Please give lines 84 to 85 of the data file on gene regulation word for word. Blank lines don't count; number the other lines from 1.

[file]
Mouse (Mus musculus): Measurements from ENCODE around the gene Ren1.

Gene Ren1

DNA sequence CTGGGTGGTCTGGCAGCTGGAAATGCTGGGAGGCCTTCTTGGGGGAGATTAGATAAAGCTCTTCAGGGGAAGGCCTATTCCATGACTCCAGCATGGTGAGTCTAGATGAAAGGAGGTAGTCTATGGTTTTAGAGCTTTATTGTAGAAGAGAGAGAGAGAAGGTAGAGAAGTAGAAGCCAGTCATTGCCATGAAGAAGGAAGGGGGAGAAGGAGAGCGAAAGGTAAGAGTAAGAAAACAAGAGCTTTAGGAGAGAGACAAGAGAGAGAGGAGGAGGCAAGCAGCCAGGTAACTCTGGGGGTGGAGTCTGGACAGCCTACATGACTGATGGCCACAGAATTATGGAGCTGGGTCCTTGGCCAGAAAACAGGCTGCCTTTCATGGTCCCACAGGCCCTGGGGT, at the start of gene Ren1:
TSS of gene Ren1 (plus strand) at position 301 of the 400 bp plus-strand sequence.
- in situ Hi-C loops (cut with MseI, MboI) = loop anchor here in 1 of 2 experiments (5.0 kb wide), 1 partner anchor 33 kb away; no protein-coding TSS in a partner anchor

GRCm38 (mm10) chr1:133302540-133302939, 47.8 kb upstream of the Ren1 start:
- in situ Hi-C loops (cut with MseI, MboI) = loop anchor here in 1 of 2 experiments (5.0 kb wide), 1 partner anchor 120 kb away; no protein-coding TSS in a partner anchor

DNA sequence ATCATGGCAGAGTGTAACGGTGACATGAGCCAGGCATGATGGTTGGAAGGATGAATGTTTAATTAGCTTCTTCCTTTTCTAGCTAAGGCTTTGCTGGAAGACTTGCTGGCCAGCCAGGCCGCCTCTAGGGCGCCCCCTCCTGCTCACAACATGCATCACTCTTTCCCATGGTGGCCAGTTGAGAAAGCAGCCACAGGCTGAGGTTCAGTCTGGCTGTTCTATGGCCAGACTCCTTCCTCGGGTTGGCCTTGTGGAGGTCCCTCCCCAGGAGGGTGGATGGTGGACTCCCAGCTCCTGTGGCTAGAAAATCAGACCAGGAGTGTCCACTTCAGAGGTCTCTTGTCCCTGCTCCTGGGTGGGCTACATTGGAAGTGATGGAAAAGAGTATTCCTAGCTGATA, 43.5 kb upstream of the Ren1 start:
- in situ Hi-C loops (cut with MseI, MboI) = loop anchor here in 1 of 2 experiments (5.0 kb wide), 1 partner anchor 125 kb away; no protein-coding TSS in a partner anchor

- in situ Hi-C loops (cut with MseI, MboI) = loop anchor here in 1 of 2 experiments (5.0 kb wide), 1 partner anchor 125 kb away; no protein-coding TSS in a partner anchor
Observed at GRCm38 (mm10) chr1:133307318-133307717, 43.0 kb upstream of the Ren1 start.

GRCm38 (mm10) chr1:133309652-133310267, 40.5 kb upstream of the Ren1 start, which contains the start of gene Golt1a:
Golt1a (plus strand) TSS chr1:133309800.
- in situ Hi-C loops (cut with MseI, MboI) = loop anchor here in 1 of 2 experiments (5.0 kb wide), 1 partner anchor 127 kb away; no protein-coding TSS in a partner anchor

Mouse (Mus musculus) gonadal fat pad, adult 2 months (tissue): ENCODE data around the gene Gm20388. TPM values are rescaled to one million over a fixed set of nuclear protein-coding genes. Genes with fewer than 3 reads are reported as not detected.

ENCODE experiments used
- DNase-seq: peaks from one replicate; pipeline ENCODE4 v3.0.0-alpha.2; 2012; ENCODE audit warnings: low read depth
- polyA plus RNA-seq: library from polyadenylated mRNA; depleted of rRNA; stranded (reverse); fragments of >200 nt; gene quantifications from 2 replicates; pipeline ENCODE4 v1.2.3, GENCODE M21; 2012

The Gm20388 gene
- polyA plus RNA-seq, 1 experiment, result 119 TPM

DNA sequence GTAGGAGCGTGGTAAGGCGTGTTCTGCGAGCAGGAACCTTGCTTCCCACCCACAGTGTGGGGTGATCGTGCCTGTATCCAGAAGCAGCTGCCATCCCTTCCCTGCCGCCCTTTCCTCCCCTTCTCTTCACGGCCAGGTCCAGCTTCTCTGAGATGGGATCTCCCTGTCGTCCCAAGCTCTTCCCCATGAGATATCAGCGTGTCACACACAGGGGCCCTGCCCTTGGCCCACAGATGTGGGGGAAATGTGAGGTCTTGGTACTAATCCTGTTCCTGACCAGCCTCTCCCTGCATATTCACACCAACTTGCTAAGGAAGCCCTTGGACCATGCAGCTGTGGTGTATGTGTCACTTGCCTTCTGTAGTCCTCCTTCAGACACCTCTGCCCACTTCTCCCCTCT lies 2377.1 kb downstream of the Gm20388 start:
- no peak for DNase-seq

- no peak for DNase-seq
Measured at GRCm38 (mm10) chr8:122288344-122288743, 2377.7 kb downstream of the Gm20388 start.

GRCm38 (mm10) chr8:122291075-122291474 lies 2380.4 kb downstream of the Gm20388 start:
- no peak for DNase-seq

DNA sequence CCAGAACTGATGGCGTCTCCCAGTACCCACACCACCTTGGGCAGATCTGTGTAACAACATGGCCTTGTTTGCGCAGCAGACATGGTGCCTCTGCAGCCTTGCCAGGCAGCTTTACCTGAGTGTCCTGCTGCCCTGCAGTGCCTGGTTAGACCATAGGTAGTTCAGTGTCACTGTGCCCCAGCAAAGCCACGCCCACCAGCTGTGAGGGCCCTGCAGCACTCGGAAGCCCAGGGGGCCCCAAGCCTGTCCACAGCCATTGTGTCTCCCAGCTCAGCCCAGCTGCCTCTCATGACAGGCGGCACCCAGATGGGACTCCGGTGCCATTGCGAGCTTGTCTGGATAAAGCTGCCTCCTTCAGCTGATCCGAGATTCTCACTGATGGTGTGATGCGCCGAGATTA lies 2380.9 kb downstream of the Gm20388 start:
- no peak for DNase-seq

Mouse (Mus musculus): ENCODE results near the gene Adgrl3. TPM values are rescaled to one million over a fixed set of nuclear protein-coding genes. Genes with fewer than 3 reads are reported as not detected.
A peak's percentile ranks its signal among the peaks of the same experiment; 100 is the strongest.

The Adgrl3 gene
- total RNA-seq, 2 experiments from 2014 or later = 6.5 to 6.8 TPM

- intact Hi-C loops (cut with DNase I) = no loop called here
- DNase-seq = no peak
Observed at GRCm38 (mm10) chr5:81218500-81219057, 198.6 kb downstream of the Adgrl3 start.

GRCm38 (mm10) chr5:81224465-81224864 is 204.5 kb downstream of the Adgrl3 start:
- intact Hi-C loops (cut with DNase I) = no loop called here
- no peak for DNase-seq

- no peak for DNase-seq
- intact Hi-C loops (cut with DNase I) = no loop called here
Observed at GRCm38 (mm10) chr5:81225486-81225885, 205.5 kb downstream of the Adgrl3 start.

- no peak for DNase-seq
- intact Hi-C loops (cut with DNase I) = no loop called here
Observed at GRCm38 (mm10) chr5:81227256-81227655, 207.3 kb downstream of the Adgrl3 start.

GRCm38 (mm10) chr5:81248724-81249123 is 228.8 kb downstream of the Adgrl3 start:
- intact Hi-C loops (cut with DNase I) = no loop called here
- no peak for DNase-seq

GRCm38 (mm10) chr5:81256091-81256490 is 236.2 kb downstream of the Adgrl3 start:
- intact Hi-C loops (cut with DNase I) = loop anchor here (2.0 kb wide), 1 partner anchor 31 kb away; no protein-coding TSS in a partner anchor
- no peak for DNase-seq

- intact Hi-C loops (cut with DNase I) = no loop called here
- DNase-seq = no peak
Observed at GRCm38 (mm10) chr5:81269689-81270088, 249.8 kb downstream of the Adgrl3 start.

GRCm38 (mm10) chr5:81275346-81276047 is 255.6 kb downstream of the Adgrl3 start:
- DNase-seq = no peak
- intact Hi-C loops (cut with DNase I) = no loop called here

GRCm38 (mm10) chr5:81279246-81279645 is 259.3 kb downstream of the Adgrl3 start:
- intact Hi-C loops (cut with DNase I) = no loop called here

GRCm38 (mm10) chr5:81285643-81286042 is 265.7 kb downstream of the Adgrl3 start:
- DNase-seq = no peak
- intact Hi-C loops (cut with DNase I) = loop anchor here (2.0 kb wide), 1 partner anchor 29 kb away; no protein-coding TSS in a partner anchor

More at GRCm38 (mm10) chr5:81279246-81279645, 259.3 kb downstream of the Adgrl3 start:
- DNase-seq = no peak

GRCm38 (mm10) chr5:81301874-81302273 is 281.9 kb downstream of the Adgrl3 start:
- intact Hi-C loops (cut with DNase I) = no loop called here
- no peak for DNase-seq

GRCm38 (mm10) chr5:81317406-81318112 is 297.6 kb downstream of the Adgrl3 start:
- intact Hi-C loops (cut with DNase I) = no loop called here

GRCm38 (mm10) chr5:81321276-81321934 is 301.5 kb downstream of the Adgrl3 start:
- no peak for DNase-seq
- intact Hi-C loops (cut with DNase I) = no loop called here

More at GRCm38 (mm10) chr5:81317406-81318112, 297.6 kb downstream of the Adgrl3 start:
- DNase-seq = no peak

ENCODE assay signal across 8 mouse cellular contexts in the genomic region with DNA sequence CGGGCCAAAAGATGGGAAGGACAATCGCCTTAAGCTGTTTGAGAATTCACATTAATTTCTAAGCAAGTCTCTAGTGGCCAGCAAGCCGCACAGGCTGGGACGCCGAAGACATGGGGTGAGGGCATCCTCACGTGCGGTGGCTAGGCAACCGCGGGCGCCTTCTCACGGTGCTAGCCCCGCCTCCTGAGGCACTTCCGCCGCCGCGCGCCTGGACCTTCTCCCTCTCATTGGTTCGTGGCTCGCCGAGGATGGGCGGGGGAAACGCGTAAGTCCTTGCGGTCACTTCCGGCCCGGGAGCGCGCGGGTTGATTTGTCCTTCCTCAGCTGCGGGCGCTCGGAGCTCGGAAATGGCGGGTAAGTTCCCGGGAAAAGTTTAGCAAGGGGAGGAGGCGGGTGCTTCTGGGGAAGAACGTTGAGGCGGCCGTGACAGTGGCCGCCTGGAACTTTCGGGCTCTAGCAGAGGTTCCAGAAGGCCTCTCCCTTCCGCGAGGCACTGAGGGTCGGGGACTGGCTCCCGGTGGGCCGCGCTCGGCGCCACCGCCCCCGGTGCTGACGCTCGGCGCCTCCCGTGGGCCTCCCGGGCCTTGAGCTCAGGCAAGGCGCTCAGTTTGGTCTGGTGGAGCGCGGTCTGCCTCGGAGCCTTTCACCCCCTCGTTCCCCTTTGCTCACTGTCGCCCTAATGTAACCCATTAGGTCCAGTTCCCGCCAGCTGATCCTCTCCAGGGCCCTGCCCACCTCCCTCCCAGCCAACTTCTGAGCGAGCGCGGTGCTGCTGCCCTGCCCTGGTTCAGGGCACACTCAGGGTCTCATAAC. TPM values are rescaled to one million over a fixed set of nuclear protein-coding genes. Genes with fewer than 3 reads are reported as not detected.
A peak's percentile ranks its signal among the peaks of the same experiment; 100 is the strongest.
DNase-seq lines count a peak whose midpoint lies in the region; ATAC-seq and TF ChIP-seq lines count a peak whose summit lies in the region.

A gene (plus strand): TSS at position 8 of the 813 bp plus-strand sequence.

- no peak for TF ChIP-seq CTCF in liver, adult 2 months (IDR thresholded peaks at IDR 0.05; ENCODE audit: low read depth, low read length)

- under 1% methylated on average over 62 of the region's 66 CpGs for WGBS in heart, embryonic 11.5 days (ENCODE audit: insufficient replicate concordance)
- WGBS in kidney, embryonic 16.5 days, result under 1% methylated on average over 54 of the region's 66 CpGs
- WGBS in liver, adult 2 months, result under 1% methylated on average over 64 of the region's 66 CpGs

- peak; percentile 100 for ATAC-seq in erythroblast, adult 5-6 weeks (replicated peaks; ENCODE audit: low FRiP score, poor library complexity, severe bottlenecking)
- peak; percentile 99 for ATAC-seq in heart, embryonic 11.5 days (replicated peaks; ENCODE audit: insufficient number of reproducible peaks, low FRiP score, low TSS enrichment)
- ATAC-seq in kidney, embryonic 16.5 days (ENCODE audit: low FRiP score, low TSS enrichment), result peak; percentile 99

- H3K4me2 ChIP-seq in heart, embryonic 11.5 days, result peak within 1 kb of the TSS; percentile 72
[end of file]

- ATAC-seq in kidney, embryonic 16.5 days (ENCODE audit: low FRiP score, low TSS enrichment), result peak; percentile 99

- H3K4me2 ChIP-seq in heart, embryonic 11.5 days, result peak within 1 kb of the TSS; percentile 72